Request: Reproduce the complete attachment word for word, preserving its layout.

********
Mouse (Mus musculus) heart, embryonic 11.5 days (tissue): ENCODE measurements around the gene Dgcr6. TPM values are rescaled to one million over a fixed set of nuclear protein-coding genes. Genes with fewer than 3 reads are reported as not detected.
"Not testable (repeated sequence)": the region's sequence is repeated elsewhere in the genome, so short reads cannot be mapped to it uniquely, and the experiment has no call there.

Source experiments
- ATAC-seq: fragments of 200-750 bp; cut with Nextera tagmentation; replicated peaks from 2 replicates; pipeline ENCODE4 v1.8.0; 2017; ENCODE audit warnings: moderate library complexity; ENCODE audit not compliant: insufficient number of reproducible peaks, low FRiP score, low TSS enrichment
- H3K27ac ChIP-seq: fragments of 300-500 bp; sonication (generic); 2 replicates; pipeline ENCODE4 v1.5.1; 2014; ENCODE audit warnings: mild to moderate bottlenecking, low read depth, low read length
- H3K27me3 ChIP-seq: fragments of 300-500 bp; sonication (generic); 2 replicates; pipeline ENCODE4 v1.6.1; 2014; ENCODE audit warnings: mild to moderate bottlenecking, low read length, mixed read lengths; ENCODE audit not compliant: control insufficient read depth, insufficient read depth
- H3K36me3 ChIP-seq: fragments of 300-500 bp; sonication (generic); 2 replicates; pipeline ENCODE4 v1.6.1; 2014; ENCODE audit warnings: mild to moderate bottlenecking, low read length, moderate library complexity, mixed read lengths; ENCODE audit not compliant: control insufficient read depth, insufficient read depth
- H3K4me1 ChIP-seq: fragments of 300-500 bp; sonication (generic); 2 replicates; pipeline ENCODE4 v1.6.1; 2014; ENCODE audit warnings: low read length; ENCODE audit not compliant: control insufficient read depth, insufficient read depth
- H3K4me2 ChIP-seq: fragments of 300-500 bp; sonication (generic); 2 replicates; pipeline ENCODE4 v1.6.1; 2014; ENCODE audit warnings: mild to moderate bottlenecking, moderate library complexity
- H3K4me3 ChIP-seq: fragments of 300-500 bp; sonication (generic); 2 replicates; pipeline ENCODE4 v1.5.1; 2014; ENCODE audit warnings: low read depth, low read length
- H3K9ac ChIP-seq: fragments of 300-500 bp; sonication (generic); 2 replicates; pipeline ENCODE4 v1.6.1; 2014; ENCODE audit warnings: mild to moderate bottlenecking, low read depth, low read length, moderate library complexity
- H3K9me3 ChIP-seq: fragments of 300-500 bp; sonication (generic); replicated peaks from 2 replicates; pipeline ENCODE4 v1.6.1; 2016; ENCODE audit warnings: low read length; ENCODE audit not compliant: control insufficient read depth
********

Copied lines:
Mouse (Mus musculus) heart, embryonic 11.5 days (tissue): ENCODE measurements around the gene Dgcr6. TPM values are rescaled to one million over a fixed set of nuclear protein-coding genes. Genes with fewer than 3 reads are reported as not detected.
"Not testable (repeated sequence)": the region's sequence is repeated elsewhere in the genome, so short reads cannot be mapped to it uniquely, and the experiment has no call there.

Source experiments
- ATAC-seq: fragments of 200-750 bp; cut with Nextera tagmentation; replicated peaks from 2 replicates; pipeline ENCODE4 v1.8.0; 2017; ENCODE audit warnings: moderate library complexity; ENCODE audit not compliant: insufficient number of reproducible peaks, low FRiP score, low TSS enrichment
- H3K27ac ChIP-seq: fragments of 300-500 bp; sonication (generic); 2 replicates; pipeline ENCODE4 v1.5.1; 2014; ENCODE audit warnings: mild to moderate bottlenecking, low read depth, low read length
- H3K27me3 ChIP-seq: fragments of 300-500 bp; sonication (generic); 2 replicates; pipeline ENCODE4 v1.6.1; 2014; ENCODE audit warnings: mild to moderate bottlenecking, low read length, mixed read lengths; ENCODE audit not compliant: control insufficient read depth, insufficient read depth
- H3K36me3 ChIP-seq: fragments of 300-500 bp; sonication (generic); 2 replicates; pipeline ENCODE4 v1.6.1; 2014; ENCODE audit warnings: mild to moderate bottlenecking, low read length, moderate library complexity, mixed read lengths; ENCODE audit not compliant: control insufficient read depth, insufficient read depth
- H3K4me1 ChIP-seq: fragments of 300-500 bp; sonication (generic); 2 replicates; pipeline ENCODE4 v1.6.1; 2014; ENCODE audit warnings: low read length; ENCODE audit not compliant: control insufficient read depth, insufficient read depth
- H3K4me2 ChIP-seq: fragments of 300-500 bp; sonication (generic); 2 replicates; pipeline ENCODE4 v1.6.1; 2014; ENCODE audit warnings: mild to moderate bottlenecking, moderate library complexity
- H3K4me3 ChIP-seq: fragments of 300-500 bp; sonication (generic); 2 replicates; pipeline ENCODE4 v1.5.1; 2014; ENCODE audit warnings: low read depth, low read length
- H3K9ac ChIP-seq: fragments of 300-500 bp; sonication (generic); 2 replicates; pipeline ENCODE4 v1.6.1; 2014; ENCODE audit warnings: mild to moderate bottlenecking, low read depth, low read length, moderate library complexity
- H3K9me3 ChIP-seq: fragments of 300-500 bp; sonication (generic); replicated peaks from 2 replicates; pipeline ENCODE4 v1.6.1; 2016; ENCODE audit warnings: low read length; ENCODE audit not compliant: control insufficient read depth